Here is a short comic article by Ashley Sterne from Punch (v.149, p. 62) July 21, 1915.
[Note: A Consol (short for consolidated annuity) is a British government bond first issued in 1751 that pays interest four times a year. A residuary legatee is the person designated by a will to receive property not specially designated for others.]
He came to me many years ago in my capacity as a residuary legatee, since when we have been very happy together, Clarence (my Consol) and I. I have watched over his early training and education, and have done my best to influence him for good and to guide his tastes in the right direction, as every conscientious guardian should. The days of his youth were passed in a cash-box, which reposed in my Jacobean roll-top desk, and every Saturday night I would take him out – out of his box, I mean – and talk to him like a like a residuary legatee. But the time came when I judged it best to send him away. He was growing up, and there was his future to consider. For long I hesitated; but I finally made up my mind that he was best fitted to occupy a position in a bank, and in due course, after he had successfully passed the preliminary examination, I entered Clarence at Cox and Co.'s. Never shall I forget the day upon which I handed him over to their care. "Good-bye, Clarence," I said, with a lump in my throat ; "good-bye! I've done the best I can for you. I hope you 'll be industrious and grow up to be a great and good Consol, and a credit to our National Debt. I hope – " Here I burst into tears, and they led me gently out.
Clarence settled down comfortably and happily. Cox's wrote to me from time to time to say that he was still there and giving no trouble, and even to this day I regularly hear from Clarence himself four times a year – on January 5th (to wish me a prosperous New Year), on April 5th (opening of the Quarter Sessions), on July 5th (anniversary of the French occupation of Algiers, 1830), and October 5th (high water at London Bridge 10.42 a.m.).
But now I hear that there is an opportunity for him to be taken over by the Government, and I am torn between affection and duty. For, though he is no longer under my roof, he is still under my residuary legateeship, and my consent is necessary before this proposed change in his condition can he effected. Clarence himself has no particular views of his own on the matter. He leaves it entirely to me, and I confess that I scarcely feel equal to the responsibility of making this momentous decision for him. I should hate to lose Clarence. We have been in touch so long, have faced so many ups and downs together, that I feel that we should not be parted at this time of crisis in the nation's destiny.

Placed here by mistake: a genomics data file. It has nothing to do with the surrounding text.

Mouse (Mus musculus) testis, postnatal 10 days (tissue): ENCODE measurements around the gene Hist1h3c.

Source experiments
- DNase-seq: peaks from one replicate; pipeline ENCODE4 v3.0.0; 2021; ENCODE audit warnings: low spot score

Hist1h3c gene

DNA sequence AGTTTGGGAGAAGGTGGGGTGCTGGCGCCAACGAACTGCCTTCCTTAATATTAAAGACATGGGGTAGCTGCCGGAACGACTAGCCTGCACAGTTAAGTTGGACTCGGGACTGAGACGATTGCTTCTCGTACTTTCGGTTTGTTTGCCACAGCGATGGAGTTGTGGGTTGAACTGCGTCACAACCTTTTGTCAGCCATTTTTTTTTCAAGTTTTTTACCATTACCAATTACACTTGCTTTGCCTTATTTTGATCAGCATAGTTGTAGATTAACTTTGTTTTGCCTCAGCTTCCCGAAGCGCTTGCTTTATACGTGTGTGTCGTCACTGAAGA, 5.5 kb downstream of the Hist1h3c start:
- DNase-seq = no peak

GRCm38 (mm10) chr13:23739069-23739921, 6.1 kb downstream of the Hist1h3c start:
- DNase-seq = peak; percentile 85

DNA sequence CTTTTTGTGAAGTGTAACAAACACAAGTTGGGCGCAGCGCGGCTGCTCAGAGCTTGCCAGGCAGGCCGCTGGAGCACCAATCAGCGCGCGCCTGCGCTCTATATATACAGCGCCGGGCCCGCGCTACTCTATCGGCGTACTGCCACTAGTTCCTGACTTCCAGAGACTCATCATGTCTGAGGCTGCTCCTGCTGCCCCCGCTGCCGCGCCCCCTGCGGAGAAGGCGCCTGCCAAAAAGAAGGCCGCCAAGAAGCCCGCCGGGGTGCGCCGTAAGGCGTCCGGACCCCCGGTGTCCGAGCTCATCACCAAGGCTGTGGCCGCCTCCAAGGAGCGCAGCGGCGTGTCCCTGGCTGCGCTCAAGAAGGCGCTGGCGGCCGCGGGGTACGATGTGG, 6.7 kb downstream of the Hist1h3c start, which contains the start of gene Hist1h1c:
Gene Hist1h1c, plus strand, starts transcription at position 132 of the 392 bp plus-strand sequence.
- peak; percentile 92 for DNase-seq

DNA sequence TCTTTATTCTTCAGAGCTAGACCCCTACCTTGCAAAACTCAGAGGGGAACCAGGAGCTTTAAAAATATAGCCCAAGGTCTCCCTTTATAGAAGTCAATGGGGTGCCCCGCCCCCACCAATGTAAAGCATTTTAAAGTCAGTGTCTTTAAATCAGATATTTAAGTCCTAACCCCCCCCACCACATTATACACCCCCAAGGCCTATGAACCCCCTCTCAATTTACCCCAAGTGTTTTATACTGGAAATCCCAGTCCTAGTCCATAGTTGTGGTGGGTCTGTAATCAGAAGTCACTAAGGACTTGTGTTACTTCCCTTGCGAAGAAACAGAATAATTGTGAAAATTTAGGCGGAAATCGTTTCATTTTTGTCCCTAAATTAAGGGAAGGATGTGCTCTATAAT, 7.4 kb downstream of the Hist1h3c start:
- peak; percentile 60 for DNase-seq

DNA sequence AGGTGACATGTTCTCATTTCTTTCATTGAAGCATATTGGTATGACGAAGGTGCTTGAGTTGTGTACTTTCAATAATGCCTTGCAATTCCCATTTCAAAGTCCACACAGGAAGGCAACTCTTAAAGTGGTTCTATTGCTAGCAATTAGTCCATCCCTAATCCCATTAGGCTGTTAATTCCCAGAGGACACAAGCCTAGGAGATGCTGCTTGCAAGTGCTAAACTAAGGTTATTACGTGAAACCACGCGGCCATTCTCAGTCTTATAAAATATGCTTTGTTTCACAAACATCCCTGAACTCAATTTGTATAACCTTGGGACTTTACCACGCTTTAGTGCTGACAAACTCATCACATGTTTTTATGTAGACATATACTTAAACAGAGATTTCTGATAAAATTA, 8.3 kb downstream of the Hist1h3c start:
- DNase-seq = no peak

I remember how at one period Clarence went through a dreadful time. So bad was he that The Times published daily bulletins about him. "Consols [and by Consols you must understand Clarence] developed a sudden weakness . . . Consols improved slightly . . . Consols dropped away throughout the day . . . Consols rallied and fell back again, closing very weak." One day Clarence even sagged. It was dreadful. I passed a sleepless afternoon. I pictured the Commissioners of the National Debt sitting round poor Clarence, watching with grave faces for him to sag his last. I thought of wiring to them, imploring them to administer oxygen at my expense. And then joy! I read on an Evening News placard, "Sharp Recovery of Consols," and I knew then that Clarence was spared to me.
And now I am faced with the problem shall Clarence remain the bright, happy, unsophisticated Consol he always was, or be taken over by the Government and turned into a War Loan? Personally, I feel that he will do best in the shape in which Nature designed him. As a Consol, he has an ancestry, and I, as his guardian, naturally take a fair measure of pride in the fact, for he forms part and parcel of our world-famous British Constitution. How often have I thought in the past of that glorious moment when I may some day meet the Chancellor of the Exchequer at a Guildhall banquet, and we can fall into an intimate discussion on Clarence and his family! With what pride I shall deftly introduce Clarence into the conversation! "Talking about National finance . . . May I trouble you to pass the chutney? . . Thanks very much . . . Talking about National finance, Mr. McKenna, I am sure you will be glad to hear that I take an active personal interest in the welfare of a bright and promising young Consol. Tell me, as man to man, what are the prospects for next quarter's dividend? I suppose it will be declared as usual, or do you think of allocating it to the reserve?" On the other hand Cox's say that as a War Loan Clarence ought to make his mark in the world ; that in ten years or, at the most, thirty, he will be able to retire at his par value paid in solid gold. But, be that as it may, I feel that I can never take the same proprietary interest in Clarence in this new guise. There will be no pleasure when I meet Mr. McKenna in telling him that I have at heart the welfare of a promising and democratic young Democratic! That's it! Why, everybody holds War Loan. The cook, the housemaid, the scullery-maid all are investors. I 've even bought a voucher for the cat. No, no, Clarence, my first and only residuary legacy, you shall ever remain a fine old Conservative Consol.